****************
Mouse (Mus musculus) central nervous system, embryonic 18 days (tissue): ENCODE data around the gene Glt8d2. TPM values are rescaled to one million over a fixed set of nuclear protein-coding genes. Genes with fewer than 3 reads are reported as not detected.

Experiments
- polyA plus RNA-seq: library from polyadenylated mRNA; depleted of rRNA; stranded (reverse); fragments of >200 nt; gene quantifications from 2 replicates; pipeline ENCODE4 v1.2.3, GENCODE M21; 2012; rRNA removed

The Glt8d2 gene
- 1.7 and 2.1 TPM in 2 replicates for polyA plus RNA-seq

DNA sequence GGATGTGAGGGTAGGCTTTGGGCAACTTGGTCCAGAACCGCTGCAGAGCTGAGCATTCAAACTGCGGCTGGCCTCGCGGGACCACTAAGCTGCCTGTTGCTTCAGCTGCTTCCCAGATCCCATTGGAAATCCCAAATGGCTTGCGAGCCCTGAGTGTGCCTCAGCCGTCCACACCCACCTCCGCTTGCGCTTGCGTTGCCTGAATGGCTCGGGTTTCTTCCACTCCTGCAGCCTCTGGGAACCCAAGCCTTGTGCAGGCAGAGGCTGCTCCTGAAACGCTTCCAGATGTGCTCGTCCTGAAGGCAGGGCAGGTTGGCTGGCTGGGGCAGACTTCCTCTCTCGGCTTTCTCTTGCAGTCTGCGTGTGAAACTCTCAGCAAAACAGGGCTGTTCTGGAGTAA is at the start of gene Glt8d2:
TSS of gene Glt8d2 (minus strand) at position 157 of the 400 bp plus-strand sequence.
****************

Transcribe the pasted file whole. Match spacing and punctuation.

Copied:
Mouse (Mus musculus) central nervous system, embryonic 18 days (tissue): ENCODE data around the gene Glt8d2. TPM values are rescaled to one million over a fixed set of nuclear protein-coding genes. Genes with fewer than 3 reads are reported as not detected.

Experiments
- polyA plus RNA-seq: library from polyadenylated mRNA; depleted of rRNA; stranded (reverse); fragments of >200 nt; gene quantifications from 2 replicates; pipeline ENCODE4 v1.2.3, GENCODE M21; 2012; rRNA removed

The Glt8d2 gene
- 1.7 and 2.1 TPM in 2 replicates for polyA plus RNA-seq

DNA sequence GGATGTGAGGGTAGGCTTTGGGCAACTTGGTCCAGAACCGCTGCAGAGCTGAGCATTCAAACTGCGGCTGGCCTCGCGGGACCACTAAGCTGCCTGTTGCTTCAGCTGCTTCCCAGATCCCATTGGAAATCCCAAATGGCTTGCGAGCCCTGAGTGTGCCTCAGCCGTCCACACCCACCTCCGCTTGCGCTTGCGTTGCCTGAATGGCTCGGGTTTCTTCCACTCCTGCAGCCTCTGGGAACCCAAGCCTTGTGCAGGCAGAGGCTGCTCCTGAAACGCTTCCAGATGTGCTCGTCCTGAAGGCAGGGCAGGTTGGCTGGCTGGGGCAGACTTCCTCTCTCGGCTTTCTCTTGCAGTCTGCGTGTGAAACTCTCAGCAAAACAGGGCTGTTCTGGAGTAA is at the start of gene Glt8d2:
TSS of gene Glt8d2 (minus strand) at position 157 of the 400 bp plus-strand sequence.